The paper notes previous failed attempts at sequencing archaic human DNA (Sanger sequencing?) and justification for their use of single strand DNA (technical/practical: better yield and lower error rate). Another milestone over past attempts is better AT representation, which they chalk up to the single strand method. Apparently ancient DNA is GC biased. Overall the paper concludes <0.5% contemporary human contamination in their finger bone sample.

  23. 23
    gillt

    #21

    Don’t.

    Fuck off

  24. 24
    chrislawson

    I’ll add my voice to those who’ve said that the big difference between medical research and the rest of science is the enormous financial and social forces at play. A huge proportion of medical papers are funded or supported by industry, almost always with an interest in the outcome. Even where money isn’t at play, there are social agendas that warp the field, such as the American Academy of Paediatrics appalling 2013 position paper on male circumcision that is full of junk science in support of a cultural practice that doesn’t earn people a lot of money.

    I’m not saying these forces don’t apply at all in other fields, but they are endemic to medicine. How many other fields have had journals created by a major publisher like Elsevier for the sole purpose of laundering industry research?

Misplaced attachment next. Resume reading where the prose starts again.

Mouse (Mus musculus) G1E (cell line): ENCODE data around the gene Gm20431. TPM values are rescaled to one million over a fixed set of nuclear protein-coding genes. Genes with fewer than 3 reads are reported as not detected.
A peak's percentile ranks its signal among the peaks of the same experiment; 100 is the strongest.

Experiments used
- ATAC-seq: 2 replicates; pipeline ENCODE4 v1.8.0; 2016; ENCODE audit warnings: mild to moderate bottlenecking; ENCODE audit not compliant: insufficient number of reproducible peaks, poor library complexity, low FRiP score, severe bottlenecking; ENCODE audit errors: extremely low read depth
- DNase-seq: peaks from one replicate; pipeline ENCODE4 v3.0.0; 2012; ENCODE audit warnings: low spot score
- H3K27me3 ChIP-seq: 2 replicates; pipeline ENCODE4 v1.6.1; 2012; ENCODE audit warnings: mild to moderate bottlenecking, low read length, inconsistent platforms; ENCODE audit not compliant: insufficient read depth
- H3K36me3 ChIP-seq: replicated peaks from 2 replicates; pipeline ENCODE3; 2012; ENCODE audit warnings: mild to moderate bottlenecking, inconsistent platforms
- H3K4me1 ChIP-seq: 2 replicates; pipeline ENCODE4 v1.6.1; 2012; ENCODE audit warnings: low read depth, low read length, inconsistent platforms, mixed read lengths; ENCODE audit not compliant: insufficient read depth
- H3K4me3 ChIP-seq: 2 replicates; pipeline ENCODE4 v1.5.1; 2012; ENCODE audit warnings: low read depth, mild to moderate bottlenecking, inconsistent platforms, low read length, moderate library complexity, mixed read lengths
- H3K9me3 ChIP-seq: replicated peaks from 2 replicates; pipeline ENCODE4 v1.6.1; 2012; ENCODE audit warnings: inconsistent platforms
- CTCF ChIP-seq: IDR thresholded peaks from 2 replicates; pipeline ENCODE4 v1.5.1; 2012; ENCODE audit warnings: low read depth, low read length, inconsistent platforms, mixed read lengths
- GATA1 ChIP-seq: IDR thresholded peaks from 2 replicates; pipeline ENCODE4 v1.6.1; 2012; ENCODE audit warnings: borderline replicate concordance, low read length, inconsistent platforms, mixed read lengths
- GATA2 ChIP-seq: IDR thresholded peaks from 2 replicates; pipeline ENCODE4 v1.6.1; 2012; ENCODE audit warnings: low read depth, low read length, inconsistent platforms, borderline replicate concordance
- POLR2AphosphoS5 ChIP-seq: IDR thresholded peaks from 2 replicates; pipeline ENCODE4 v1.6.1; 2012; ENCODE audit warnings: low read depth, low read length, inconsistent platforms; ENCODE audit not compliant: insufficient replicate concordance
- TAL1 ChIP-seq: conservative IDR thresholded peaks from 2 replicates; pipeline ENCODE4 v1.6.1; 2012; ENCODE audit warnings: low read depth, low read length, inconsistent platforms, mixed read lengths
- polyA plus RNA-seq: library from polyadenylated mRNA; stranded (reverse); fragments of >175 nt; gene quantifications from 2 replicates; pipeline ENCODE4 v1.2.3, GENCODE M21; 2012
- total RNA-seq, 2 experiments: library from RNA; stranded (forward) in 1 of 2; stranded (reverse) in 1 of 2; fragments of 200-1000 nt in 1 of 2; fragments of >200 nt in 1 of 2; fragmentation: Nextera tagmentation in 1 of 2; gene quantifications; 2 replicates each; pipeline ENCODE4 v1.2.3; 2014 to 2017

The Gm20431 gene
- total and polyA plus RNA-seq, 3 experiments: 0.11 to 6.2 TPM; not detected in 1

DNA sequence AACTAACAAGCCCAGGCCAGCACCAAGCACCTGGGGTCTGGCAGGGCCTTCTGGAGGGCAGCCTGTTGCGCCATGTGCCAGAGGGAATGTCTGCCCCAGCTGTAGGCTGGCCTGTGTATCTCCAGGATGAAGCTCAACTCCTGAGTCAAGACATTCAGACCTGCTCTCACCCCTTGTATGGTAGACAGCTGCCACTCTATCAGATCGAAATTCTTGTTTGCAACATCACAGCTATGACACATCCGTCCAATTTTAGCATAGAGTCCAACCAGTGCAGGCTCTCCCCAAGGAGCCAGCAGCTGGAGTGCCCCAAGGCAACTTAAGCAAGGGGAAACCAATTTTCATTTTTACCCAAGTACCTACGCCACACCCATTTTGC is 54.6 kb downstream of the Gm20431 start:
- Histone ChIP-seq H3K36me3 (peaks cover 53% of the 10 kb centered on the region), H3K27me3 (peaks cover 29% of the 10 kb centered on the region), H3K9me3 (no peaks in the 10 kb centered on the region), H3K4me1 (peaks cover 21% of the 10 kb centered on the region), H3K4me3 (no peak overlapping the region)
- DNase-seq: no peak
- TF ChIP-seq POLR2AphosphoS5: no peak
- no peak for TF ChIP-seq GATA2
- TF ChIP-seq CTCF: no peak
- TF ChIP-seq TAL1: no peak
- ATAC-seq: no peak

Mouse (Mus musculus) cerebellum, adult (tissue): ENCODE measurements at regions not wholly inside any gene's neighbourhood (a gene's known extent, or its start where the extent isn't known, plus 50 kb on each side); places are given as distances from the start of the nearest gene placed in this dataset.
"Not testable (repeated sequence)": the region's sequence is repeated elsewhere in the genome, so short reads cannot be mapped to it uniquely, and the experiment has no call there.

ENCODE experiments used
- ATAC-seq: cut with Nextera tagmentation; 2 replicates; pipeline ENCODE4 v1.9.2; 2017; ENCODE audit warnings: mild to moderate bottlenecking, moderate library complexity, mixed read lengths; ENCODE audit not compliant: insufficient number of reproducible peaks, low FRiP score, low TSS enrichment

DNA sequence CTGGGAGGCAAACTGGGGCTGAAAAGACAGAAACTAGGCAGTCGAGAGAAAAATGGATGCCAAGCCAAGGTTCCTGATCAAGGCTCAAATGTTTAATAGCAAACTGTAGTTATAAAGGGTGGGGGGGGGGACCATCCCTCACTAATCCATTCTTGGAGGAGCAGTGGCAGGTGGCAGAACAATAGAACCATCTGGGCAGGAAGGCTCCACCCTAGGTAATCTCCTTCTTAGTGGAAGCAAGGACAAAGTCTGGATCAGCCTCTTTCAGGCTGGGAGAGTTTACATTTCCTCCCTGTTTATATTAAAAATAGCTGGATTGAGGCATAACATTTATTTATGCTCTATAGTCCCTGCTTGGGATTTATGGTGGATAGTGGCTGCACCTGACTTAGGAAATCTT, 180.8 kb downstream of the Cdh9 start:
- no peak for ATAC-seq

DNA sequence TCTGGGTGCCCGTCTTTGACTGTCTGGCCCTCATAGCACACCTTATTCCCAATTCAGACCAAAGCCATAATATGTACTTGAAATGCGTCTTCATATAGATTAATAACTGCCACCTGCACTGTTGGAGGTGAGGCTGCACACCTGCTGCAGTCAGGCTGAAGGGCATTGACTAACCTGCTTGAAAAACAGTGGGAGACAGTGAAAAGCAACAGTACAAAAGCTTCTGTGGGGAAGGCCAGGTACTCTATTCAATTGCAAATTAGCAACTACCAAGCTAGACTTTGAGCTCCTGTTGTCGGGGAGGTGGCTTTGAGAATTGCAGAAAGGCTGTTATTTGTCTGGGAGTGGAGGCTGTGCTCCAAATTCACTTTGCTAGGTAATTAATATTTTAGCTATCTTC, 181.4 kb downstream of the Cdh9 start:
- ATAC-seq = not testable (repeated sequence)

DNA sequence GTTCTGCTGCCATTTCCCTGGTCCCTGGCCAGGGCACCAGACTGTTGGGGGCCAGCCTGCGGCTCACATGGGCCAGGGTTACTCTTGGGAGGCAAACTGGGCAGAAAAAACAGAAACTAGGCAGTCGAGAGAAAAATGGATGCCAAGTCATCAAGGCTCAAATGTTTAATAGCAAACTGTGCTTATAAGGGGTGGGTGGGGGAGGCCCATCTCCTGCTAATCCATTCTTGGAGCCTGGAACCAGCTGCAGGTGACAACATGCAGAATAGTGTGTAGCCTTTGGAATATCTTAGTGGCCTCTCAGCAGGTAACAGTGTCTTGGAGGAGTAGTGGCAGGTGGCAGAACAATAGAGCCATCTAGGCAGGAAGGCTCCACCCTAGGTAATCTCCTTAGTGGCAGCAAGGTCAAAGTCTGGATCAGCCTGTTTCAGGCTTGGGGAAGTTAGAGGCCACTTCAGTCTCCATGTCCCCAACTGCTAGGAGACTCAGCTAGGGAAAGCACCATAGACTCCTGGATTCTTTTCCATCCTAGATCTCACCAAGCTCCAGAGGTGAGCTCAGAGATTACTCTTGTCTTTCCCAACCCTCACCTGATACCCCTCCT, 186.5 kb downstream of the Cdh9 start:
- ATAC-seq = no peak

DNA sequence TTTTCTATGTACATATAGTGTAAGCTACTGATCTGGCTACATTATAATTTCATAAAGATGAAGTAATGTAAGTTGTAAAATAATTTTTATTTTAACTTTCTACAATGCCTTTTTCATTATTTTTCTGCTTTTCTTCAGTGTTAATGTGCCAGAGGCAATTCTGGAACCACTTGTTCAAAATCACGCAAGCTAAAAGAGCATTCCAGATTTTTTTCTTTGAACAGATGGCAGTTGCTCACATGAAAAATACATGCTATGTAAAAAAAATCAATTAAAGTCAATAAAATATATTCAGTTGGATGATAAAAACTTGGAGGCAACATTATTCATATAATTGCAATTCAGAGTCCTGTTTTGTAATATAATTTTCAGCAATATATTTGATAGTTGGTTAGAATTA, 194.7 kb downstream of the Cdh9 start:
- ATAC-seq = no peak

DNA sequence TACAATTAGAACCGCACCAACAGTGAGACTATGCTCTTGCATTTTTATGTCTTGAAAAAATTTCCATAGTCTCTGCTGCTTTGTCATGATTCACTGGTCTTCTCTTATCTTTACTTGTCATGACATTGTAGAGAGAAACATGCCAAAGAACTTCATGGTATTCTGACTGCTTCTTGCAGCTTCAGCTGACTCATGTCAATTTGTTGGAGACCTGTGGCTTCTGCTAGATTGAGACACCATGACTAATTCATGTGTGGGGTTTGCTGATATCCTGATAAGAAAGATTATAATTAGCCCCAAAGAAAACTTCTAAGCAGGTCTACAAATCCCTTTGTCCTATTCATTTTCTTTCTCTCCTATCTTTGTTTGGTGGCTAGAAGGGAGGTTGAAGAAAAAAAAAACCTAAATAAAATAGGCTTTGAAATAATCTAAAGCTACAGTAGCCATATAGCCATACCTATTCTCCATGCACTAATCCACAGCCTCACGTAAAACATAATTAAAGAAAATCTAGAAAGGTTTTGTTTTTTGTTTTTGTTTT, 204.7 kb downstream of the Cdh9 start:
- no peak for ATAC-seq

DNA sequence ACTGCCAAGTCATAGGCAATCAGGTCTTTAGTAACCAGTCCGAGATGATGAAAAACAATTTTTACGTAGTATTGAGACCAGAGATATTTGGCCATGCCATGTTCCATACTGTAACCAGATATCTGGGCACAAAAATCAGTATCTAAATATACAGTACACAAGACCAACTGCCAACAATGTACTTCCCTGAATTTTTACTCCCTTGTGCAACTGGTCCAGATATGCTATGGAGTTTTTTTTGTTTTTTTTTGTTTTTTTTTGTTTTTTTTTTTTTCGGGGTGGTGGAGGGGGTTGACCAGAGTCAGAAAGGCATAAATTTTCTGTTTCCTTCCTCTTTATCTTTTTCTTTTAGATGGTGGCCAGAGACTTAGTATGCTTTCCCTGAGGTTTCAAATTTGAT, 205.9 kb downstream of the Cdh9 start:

25. 25
    Enkidum

    @Marjanović 20:

    “I’ll state it as a fact now: psychology is not currently being done as a science. ”

    Weeeelll… no, that’s not really fair. It’s harder to publish refutations in psych, and virtually impossible to publish simple replications. You can actually publish refutations, provided they are of the “this paper is wrong, and here is the true explanation for the apparent effect” style, and not simply “this paper is wrong, because I couldn’t replicate it”. And there are good reasons for this – failure to replicate is extraordinarily hard to interpret when you’re dealing with something as messy as behaviour and brains. Someone mentioned salt in the DNA culture above, well now you’ve got things like the music the subject was listening to before they came in the room, the shirt the experimenter was wearing, yadda yadda yadda. So in order to say a previous result is spurious, you have to have a good explanation of why.

    Personally I think the lack of an ability to publish replications is more of a problem. At the end of the day, if you can replicate it at will, it’s real, and that’s the only thing that matters. If there was some quantifiable metric of how many unrelated researchers had replicated a given result, and some way of giving them career payoffs for having done so, then we’d have a much better reason to be confident in specific results, particularly in messy fields like psychology.